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In the last couple of weeks, I’ve had the pleasure to attend several conferences that focus on progress towards diversity, inclusion & equality from the non-profit, advertising and commercial sectors. Most recently, I attended the 3% Conference in New York City on behalf of Adobe. As I sat there, I tried to wrap my mind around this topic. I realized that being a 28-year-old African-American male, I have subconsciously thought about this topic every day of my life. I have always been in the position to view myself as others

I decided to write a blog post on 4 things I have learned in my 7 months as a junior data engineer to document my learning and in the attempt to help others. These points are in no particular order and can be applied across engineering roles. When you have an idea, build it! There was a time when I raised my idea for a project, then waited for validation before I built it. I was told my idea was okay, and it remained in the backlog of tickets to do

I’ve been working on the CodeNewbie Challenge (aka #CNC2018) for months. It’s a project to help coders do one of four things: start coding, code more, blog more, or get a job. You pick a challenge, and over the course of 5, 7, or 9 weeks, you get a weekly mission with reading, research, and a homework assignment to help you reach your goal. It’s based on powerful questions, guided research, and curated resources to help point you in the right direction. You can learn more and sign up here

Virtual Reality Virtual reality is estimated to be a multi-billion market, that includes gaming, automotive, architecture and real estate VR walkthroughs, schools and learning labs. While 25–30% of men experience motion sickness from headsets, 75–80% of women are affected due to “postural sway” — essentially the “physical differences between the sexes, such as height and center of balance.” The most attractive market for VR is the $100+ billion gaming market, where despite the stereotypes of teen boys as the main audience, a strong percentage of gamers are women. Women represent

A Black woman in tech who has raised over $1 million for her company is considered a unicorn. Those whose companies have been acquired are even rarer. In a time when M&A is the new IPO, the number of black women who have had successful exits is as much a celebration of their accomplishments as it as a measure of the industry’s progress. Acquisitions don’t happen in a vacuum. They are often the result of access to a strong network, funding, social proof, company visibility and knowledge of, or guidance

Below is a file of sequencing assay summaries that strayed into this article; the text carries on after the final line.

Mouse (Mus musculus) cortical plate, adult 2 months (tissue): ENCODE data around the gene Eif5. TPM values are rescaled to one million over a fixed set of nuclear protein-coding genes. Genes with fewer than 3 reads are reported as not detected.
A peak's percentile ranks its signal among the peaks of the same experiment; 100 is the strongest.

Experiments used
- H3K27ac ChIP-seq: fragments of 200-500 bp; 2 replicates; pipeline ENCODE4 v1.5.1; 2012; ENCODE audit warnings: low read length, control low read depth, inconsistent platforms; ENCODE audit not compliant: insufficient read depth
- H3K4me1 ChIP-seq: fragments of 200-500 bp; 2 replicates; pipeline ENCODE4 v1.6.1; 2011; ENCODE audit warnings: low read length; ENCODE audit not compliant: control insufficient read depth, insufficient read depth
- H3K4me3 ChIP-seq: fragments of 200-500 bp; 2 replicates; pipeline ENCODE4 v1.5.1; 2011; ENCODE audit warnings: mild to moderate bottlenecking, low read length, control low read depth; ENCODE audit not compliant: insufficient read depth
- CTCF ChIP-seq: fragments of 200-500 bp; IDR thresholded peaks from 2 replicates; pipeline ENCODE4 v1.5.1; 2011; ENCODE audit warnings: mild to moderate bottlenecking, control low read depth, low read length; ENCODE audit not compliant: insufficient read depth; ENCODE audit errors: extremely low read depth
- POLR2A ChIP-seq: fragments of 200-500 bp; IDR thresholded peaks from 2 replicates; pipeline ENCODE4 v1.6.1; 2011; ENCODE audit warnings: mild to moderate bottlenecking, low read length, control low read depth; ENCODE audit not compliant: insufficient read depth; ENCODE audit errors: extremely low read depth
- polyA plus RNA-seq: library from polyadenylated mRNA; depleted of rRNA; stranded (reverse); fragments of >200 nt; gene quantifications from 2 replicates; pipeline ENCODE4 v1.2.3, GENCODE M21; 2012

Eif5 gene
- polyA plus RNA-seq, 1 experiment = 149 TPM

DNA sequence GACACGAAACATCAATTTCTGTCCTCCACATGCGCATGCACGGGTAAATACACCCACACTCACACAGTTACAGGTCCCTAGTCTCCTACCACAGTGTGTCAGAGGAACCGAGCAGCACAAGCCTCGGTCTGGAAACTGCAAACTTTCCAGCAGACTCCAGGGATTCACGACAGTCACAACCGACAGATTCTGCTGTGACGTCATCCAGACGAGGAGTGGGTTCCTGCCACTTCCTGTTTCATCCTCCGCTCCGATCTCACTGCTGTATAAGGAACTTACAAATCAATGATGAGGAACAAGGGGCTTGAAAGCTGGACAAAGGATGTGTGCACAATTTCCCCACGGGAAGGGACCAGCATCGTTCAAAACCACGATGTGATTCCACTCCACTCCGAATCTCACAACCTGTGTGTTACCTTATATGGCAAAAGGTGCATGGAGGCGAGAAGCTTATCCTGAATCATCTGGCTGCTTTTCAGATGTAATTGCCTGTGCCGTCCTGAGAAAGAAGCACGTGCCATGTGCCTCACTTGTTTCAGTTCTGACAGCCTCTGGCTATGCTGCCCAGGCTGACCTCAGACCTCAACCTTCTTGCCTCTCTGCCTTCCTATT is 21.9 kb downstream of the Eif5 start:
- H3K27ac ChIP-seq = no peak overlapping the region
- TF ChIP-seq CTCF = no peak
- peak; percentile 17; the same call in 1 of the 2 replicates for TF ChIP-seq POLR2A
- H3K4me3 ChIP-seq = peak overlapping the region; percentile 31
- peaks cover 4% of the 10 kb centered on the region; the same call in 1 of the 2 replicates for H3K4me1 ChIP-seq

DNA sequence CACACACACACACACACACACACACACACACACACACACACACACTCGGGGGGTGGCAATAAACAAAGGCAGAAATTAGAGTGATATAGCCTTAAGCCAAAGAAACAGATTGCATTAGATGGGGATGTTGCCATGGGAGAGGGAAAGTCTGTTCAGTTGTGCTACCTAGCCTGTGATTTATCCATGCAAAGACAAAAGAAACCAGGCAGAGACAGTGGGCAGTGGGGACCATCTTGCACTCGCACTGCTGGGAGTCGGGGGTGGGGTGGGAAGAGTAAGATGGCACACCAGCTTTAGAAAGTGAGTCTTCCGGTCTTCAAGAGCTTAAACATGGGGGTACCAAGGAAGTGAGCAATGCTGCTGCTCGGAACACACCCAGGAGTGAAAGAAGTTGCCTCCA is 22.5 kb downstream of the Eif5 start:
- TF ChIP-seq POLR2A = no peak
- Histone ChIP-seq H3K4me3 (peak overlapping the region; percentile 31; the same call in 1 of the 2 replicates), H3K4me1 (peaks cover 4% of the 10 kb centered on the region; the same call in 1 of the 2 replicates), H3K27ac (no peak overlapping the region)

I know that sounds strange. The thing is, there are so many resources for learning to code that it can get easy to feel lost and overwhelmed. But approaching your coding education as if you were learning a different language will give you a helpful framework to operate from. Using a framework to will allow you to structure your learning progress. This will provide you with direction, milestones along your path, and a destination at the end. One of the main advantages of this technique is that it divides up

What makes up the ideal programmer, in your mind? Is it a computer whiz who has been coding since they were seven years old and making million dollar apps? Is it an experienced developer with 10 or 20 years in the biz, who knows every language (but only the good ones, of course) and can build a website in the time it would take you to get another cup of coffee? Is it a code artiste who can write code so beautiful that it makes everyone simultaneously weep in awe

Imagine yourself sitting in a room. People are around you, in a circle. Each person is talking at the same volume. Your eyes close, trying to focus in on what’s in front of you, or at least one voice. One person is assigned to give you a task. Half the people stop talking. You try to zoom into what that person in front of you is saying. The task at hand seems simple, but then someone else approaches near you and starts talking. They may not be talking to you,

What does it take to be a really good web developer? If you’re working at your first programming job, you probably found out quickly that it’s not easy. It’s one thing to watch coding tutorials, read programming books, and make portfolio sites. It’s quite another to have to build websites from the spec, to meet deadlines, and most importantly, to make sure that your bosses and clients are happy! On top of all that, technology changes fast. You may feel like you have to stay on top of trends or risk

When it comes to fostering diversity and inclusion in your company, either go hard or go home. Seriously. You can’t do light touch diversity and inclusion. It’s not a box to tick, a “nice to have”, or something you can dip in and out of. It requires long-term commitment and a significant investment of your resources. After all, what thing worth having comes easy in this world? I won’t bore you with the overwhelming data on diversity’s positive impact on profitability, McKinsey among a number of other reputable firms have

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